Monday, April 06, 2009

How the Spirit Moves

One of the regulars at our Lenten suppers and worship is a high school girl who comes with her grandmother. I've known this kid ever since she was a tiny tot -- who, again, came to church with either one or the other set of grandparents. I don't remember her ever speaking as a child; not once; when I cohosted coffee hour with my mom, she'd simply come through the line and point to what she wanted, even after reaching elementary-school age. She always seemed solemn, and sad.

At the beginning of Lent this year, she was likewise silent; she spent suppertime playing games on her cell phone, and when we tried engaging in some small talk with her to include her in the adult conversation, she just looked at us with a blank expression.

But over the weeks, something has been going on with this kid. She's started to smile. She's started looking people in the eye. I heard her actually responding to our pastor in a friendly manner. Last week after supper the pastor asked her to informally acolyte for Evening Prayer, and to me something seemed to light up inside her along with the candles as she served. On the way home Fellow Traveler and I both remarked that Lenten worship seemed to resonate with her in a profound way.

Tonight at our Evangelism Committee meeting the topic came up of including our teenagers more fully in the life of the church by getting them involved in our committees. When our pastor asked us who we thought might be a good candidate for the Evangelism Committee, Fellow Traveler and I both blurted out, "___________." We said she seemed to have a special affinity for being around adults, and a kind of gravity and thoughtfulness we needed. He smiled and nodded, and gave us background into her problematic family situation that finally put some pieces together for us and seemed to affirm that this was a good choice. Even if she declines our invitation, I think that a group of adults asking her to be a part of our group because we think she'd add something special to it would be an incredible gift to her.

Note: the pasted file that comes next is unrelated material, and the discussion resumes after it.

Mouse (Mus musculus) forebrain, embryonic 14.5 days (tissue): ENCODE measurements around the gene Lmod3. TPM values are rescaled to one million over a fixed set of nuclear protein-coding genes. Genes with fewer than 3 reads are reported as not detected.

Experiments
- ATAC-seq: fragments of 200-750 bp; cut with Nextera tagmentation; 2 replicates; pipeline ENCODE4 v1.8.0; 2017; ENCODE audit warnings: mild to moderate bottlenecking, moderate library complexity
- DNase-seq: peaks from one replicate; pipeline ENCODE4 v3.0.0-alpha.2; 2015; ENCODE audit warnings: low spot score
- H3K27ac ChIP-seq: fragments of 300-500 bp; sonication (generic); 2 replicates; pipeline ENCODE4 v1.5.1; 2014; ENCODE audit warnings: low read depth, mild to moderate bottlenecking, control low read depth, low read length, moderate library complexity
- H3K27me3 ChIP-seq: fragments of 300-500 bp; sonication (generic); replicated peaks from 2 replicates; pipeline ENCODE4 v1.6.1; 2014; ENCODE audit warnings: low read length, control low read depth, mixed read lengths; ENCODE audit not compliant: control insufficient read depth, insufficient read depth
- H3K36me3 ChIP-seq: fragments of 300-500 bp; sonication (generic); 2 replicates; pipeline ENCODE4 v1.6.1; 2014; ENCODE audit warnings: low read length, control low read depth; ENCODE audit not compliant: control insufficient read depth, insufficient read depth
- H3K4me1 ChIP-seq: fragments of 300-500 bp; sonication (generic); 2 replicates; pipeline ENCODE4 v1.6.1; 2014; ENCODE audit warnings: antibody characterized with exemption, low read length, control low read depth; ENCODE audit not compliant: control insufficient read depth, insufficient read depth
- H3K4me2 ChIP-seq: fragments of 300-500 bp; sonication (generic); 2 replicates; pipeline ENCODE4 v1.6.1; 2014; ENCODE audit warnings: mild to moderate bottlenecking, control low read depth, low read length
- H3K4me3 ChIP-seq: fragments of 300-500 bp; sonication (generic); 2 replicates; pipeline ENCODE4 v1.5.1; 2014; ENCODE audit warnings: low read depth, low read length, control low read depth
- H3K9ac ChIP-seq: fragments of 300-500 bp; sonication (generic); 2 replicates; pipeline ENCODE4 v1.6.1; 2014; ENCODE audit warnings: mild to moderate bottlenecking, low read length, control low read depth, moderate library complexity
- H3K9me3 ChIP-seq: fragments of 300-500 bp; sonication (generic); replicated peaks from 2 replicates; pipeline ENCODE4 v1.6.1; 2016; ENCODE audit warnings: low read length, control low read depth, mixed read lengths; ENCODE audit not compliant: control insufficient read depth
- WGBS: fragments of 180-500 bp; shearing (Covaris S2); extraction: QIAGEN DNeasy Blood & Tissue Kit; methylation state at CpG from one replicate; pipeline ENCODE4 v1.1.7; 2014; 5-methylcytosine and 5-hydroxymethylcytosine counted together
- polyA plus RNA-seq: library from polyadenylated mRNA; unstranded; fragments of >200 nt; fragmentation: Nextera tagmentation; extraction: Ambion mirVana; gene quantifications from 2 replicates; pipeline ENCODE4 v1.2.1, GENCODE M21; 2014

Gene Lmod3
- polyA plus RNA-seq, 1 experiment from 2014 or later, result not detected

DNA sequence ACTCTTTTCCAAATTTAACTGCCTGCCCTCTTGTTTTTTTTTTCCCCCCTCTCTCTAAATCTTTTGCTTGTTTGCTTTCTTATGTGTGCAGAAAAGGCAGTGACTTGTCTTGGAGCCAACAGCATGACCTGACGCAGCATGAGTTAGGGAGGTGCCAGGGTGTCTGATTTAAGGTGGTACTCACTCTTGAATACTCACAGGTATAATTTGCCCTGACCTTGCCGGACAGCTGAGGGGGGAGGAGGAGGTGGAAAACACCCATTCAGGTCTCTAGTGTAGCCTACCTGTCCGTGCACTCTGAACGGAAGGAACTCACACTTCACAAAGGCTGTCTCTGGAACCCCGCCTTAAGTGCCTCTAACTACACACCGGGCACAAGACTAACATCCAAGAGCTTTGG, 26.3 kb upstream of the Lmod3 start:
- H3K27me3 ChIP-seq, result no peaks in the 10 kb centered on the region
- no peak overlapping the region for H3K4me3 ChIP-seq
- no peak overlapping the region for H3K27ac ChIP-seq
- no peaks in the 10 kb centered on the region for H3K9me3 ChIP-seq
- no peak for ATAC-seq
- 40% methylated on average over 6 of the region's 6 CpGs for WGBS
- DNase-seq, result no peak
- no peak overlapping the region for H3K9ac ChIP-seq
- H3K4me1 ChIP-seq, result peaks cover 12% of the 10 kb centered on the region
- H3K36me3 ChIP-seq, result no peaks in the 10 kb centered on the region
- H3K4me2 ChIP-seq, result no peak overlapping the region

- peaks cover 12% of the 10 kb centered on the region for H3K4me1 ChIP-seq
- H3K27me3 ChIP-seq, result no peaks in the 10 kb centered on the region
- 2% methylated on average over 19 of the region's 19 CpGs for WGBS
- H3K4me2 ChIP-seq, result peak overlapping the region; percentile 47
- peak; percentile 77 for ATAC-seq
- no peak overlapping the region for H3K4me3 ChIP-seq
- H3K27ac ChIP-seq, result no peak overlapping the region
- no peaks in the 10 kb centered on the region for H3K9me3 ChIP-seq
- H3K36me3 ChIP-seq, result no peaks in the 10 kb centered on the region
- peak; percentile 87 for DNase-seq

This convergence gave me goosebumps, in a good way. I can be kvetchy about attending meetings...but they do seem to be places where the Spirit moves, sometimes.


Verdugo said...

I love, love, love this story.

Celebrating with you the surprising, miraculous, radical ways that the Spirit moves.

PS (PSanafter-thought) said...

There is something really wonderful about being asked to do something if the person (I'm thinking here of ME, when I've been asked) feels that the ask-er has been thoughtful and not just random in picking out who would be asked.

Some time ago I think you wrote about the many people who don't read in church and You commented on an education divide. We've had lay readers, preacher for 30 years, but lately, more and more people are doing it. The pastor actually works with those who are reluctant. It is amazing to see some people do things they wouldn't have thought they were capable of. We've had lay worship leaders for years, but a small group. After a worship leader training meeting (18 people attended) we've expanded that group. Some are even singing the liturgical parts...this in spite of the fact that when the pastor does it it is absolutely amazing because her voice is like angels singing. Praise be to God; we have the priesthood of all believers.

Mary Beth said...